Consider the reputedly right-wing National Union headed by Avigdor Lieberman’s Israel Beiteinu Party. Contrary to his colleague Arieh Eldad—a lonely voice in the Knesset who calls for Israeli sovereignty over Yesha—Lieberman advocates Arab “cantons” as a transitional stage toward a Palestinian state. If Lieberman speaks for his party, then its position concerning the Land of Israel is ideologically indistinguishable from that of the Left.
As for the Moledet and Tekuma factions of National Union, insofar as they advocate Jewish sovereignty over Yesha, their ideological position is right-wing. However, by remaining in the Sharon government, Moledet and Tekuma share responsibility for the “Road Map” and may thus be classified as the “Pseudo-Right.” The same may be said of the National Religious Party. In fact, the NRP voted for the Israel-Jordan treaty, yielding 330 square kilometers of Jewish land to that feeble, autocratic regime.
Religion and State
Labor, Meretz, and Shinui as well as Israel Beiteinu and various members of the Likud, advocate separation of religion and state. This cannot but transform Israel into a “state of its citizens” (which prompts many Arabs to join or vote for these parties). No wonder the Likud and Israel Beiteinu tolerate seditious Arab parties in the Knesset. Also, both parties support the “grandfather clause” of the Law of Return (which has brought more than 350,000 gentiles into the country). Hence, as concerns Israel’s raison d’etre as a Jewish state, these self-styled or reputedly right-wing parties fall into the category of the Left!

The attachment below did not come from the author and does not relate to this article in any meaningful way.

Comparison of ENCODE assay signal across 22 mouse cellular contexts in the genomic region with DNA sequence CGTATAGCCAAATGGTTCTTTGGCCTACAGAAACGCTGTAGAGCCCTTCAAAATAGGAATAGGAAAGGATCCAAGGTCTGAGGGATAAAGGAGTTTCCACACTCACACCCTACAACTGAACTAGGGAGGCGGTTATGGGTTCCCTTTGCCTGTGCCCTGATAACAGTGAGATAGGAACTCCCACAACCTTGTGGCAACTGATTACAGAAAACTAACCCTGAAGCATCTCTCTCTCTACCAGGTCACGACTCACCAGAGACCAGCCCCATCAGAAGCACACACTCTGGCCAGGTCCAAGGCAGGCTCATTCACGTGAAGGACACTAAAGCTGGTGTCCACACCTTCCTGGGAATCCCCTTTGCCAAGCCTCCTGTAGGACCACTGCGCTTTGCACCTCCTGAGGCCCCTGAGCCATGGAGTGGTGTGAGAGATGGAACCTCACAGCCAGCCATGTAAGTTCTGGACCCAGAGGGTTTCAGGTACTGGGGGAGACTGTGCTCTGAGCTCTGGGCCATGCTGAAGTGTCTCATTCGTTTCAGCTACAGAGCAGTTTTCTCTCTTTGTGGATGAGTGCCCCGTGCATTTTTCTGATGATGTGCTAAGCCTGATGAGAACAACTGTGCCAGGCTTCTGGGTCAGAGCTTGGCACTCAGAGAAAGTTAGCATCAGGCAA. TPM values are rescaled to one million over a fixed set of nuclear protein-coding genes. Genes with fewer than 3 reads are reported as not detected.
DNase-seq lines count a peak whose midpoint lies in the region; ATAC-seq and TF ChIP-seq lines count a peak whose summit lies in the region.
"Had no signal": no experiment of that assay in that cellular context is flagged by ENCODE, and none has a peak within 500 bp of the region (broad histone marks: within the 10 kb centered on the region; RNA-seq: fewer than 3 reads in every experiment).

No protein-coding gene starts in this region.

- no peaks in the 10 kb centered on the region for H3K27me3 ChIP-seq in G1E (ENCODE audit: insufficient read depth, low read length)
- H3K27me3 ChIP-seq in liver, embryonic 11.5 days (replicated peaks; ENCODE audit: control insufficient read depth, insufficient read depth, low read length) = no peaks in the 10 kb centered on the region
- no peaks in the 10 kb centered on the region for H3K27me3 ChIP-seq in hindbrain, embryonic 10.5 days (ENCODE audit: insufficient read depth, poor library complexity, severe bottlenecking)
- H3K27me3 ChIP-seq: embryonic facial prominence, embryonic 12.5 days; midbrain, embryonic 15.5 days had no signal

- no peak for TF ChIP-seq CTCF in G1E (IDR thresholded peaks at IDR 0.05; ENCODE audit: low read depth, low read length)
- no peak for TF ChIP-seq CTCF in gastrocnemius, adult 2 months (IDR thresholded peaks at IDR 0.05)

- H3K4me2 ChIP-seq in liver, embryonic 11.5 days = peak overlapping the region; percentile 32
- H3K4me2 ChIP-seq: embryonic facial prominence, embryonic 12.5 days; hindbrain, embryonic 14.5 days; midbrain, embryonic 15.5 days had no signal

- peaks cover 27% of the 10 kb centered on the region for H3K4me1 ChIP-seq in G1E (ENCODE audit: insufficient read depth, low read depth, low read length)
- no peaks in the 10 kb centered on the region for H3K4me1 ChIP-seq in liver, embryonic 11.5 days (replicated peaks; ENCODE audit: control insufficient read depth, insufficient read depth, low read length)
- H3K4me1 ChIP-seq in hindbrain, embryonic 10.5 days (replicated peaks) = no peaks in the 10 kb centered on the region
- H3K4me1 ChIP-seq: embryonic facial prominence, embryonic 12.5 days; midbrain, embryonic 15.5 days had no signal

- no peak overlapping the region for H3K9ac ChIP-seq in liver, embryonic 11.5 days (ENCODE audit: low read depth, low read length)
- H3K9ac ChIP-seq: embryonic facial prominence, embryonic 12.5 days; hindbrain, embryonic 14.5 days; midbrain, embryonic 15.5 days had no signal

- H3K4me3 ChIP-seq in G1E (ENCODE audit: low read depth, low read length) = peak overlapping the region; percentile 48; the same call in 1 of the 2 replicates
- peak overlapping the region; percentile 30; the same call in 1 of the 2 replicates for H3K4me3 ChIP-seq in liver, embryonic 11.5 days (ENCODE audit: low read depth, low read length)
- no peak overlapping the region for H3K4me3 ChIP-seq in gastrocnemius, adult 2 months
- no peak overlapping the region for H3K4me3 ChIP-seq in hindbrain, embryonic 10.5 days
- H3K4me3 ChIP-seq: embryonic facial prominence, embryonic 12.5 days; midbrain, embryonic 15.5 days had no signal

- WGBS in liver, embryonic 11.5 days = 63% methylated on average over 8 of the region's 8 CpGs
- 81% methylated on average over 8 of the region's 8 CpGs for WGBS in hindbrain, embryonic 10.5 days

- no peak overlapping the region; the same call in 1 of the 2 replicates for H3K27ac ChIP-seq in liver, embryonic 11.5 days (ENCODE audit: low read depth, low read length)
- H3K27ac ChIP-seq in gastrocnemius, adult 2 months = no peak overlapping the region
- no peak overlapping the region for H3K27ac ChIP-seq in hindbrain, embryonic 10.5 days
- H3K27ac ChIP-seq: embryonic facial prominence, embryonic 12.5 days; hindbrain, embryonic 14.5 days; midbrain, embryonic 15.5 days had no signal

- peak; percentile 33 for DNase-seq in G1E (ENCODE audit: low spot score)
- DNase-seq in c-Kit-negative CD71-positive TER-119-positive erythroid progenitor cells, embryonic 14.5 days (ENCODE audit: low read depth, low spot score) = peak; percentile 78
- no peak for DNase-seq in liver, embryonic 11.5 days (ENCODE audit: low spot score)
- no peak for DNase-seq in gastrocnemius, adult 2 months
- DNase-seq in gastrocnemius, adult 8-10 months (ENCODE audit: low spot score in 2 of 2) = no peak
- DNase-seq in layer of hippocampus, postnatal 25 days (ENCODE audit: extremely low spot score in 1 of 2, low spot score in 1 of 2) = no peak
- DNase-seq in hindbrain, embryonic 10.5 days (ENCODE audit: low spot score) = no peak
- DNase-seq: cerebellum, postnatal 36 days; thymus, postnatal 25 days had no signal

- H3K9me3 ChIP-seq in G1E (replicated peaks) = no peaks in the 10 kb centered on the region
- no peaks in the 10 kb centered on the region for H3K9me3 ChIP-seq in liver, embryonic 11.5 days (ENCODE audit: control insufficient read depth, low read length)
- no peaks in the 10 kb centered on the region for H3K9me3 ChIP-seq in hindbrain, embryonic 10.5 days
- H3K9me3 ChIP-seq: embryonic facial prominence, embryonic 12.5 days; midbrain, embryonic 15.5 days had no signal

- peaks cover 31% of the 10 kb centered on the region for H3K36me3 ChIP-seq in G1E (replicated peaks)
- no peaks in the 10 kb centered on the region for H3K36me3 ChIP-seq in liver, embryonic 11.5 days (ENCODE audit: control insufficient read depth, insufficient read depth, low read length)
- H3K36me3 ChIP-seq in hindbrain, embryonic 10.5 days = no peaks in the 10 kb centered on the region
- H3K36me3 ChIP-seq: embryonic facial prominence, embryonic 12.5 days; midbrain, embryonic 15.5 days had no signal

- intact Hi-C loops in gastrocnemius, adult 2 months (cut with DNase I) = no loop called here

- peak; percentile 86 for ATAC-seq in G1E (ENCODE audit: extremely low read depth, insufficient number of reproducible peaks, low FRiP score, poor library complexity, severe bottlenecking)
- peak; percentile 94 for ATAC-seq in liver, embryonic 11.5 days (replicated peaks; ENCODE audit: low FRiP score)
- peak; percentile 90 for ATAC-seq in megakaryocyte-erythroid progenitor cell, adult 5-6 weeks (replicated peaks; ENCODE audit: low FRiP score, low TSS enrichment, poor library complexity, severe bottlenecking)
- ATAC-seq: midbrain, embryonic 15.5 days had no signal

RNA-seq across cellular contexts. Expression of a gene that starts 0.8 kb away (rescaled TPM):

As for Moledet, Tekuma, and the NRP—while they want to preserve Israel’s Jewish character, they lack a practical program for the purpose. They say nothing about the unrepresentative and oligarchic ingredients of Israel’s political and judicial institutions, which enable politicians and judges to trample on the abiding beliefs and values of the Jewish people with impunity. They are timid, narrow, and unimaginative.
The Right in Israel does not exist!
Hence there is no genuine Right in Israel! No party publicly advocates Jewish sovereignty over Judea, Samaria, and Gaza in the name of God’s covenant with the Jewish People. No party boldly proclaims that Israel’s raison d’etre as a Jewish State must be the State’s paramount principle, to which all other principles are subordinate. And no party offers a Constitution that embodies this paramount principle.
Insofar as the “Right-Left” jargon has taken the place of the traditional distinction between good and bad—things are pretty bad in the State of Israel.
First published 21 March 2004
Epilog: Israel must overcome this decadent “Right-Left” jargon propagated by pseudo-sophisticated journalists and paltry politicians. We must bring public discourse back to the good sense of the people. Their patriotism and Jewish consciousness must be the basis of public policy. We must therefore democratize the method of electing politicians and of appointing judges to make them more attentive to and respectful of the people’s convictions and interests.